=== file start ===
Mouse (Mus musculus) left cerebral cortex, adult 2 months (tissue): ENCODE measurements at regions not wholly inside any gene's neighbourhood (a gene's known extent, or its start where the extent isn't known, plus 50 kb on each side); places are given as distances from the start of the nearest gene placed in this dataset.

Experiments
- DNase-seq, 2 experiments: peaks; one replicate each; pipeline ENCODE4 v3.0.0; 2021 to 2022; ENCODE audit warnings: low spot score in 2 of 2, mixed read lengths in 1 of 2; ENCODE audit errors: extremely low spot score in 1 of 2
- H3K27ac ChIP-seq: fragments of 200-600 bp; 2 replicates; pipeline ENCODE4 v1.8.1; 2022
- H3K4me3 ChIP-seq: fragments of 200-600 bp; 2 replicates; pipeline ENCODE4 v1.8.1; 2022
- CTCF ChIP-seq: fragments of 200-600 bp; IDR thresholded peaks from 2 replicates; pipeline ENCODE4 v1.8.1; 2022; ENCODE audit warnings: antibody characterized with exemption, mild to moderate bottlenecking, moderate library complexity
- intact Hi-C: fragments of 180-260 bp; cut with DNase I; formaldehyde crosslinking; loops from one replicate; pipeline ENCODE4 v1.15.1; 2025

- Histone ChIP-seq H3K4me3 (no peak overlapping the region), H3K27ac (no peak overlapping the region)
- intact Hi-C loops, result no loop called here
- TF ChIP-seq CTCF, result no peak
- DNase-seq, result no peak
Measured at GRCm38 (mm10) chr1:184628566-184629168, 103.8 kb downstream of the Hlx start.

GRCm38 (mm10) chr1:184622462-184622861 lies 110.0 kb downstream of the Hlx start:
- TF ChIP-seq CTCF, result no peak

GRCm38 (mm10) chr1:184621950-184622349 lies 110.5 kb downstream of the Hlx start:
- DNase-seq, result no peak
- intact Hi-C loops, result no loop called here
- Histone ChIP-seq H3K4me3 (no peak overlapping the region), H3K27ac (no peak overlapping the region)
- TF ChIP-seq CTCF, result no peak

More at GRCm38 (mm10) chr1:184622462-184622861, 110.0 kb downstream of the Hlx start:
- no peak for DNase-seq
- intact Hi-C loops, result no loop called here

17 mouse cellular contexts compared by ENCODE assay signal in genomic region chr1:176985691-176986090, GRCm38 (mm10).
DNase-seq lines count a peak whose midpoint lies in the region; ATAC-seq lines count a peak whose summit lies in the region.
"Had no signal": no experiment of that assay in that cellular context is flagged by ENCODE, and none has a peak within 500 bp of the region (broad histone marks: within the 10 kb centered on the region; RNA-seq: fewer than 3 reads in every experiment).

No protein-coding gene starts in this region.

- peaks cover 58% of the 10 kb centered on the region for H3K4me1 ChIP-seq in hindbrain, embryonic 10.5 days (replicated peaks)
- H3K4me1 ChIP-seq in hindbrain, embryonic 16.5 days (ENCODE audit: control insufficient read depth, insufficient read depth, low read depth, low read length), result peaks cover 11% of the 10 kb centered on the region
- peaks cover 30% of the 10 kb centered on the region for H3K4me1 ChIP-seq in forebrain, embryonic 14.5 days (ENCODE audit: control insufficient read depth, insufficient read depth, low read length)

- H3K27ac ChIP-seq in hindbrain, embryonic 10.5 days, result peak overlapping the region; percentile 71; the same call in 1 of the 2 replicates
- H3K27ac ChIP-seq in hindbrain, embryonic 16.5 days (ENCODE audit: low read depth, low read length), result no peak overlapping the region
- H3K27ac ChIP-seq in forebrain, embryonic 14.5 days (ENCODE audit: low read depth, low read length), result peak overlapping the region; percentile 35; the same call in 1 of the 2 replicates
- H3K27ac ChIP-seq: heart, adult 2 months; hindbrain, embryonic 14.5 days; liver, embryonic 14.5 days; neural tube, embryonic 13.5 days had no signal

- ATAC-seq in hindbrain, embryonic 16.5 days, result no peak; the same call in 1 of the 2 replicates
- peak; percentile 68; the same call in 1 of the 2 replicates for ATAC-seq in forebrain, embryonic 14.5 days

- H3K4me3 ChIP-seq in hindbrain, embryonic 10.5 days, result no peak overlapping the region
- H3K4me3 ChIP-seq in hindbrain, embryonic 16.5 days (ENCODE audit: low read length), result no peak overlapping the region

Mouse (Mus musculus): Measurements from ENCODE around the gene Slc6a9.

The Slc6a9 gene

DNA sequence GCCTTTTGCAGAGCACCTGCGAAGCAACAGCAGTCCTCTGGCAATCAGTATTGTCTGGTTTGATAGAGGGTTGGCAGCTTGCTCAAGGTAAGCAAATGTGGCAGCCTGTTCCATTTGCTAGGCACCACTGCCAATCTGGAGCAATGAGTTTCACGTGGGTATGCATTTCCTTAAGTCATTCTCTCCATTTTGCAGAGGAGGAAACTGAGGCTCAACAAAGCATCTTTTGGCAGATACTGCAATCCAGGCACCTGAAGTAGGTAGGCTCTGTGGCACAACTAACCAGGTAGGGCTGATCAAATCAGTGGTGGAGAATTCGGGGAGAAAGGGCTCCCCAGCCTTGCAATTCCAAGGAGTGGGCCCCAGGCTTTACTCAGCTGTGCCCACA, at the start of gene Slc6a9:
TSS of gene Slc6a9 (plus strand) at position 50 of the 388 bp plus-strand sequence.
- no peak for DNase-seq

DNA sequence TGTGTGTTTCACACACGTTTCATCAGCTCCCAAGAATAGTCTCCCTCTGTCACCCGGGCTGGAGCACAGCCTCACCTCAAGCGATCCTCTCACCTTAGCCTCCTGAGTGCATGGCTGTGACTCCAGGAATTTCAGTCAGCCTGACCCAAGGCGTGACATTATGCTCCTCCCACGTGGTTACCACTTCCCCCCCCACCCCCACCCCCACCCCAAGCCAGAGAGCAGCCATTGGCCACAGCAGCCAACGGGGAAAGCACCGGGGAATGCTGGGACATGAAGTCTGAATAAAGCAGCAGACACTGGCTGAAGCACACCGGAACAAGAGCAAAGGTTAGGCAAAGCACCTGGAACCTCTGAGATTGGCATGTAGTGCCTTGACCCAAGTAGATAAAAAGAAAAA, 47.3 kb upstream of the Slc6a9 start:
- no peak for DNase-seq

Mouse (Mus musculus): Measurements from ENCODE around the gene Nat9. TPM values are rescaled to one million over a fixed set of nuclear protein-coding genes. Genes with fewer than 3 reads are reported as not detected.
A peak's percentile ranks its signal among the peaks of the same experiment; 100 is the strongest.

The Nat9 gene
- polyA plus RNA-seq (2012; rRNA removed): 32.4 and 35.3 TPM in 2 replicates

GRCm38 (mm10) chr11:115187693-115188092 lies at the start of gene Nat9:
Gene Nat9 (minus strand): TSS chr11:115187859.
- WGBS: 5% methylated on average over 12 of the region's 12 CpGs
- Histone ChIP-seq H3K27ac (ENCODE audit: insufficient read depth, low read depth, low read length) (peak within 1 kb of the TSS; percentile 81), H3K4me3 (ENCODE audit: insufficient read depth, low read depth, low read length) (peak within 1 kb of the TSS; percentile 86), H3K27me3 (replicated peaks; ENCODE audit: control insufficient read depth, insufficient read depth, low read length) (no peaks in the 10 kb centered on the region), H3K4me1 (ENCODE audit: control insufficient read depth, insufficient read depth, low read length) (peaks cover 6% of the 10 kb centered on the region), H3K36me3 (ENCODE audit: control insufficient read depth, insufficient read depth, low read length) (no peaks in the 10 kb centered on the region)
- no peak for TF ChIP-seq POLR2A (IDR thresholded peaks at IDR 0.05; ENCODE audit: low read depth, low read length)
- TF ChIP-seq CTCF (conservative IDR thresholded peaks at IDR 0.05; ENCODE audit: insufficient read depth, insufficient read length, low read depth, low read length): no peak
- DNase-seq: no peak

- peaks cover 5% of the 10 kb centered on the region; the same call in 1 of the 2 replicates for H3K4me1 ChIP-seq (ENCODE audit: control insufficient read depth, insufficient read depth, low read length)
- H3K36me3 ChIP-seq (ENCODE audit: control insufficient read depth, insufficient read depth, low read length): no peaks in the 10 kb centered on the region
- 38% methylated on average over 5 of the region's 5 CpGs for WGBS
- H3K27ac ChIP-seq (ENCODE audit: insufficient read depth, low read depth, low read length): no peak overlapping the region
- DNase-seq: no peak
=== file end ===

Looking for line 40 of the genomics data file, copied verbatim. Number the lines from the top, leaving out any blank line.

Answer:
DNA sequence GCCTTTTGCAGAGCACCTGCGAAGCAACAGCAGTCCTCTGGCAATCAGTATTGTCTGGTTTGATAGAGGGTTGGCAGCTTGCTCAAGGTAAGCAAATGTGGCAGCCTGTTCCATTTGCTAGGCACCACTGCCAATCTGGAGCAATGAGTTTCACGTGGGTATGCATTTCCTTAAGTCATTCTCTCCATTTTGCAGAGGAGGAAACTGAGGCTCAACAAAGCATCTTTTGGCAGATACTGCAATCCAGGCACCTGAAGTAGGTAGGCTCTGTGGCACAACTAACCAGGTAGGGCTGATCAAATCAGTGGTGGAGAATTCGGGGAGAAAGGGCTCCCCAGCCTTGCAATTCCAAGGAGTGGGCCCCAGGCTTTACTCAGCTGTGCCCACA, at the start of gene Slc6a9: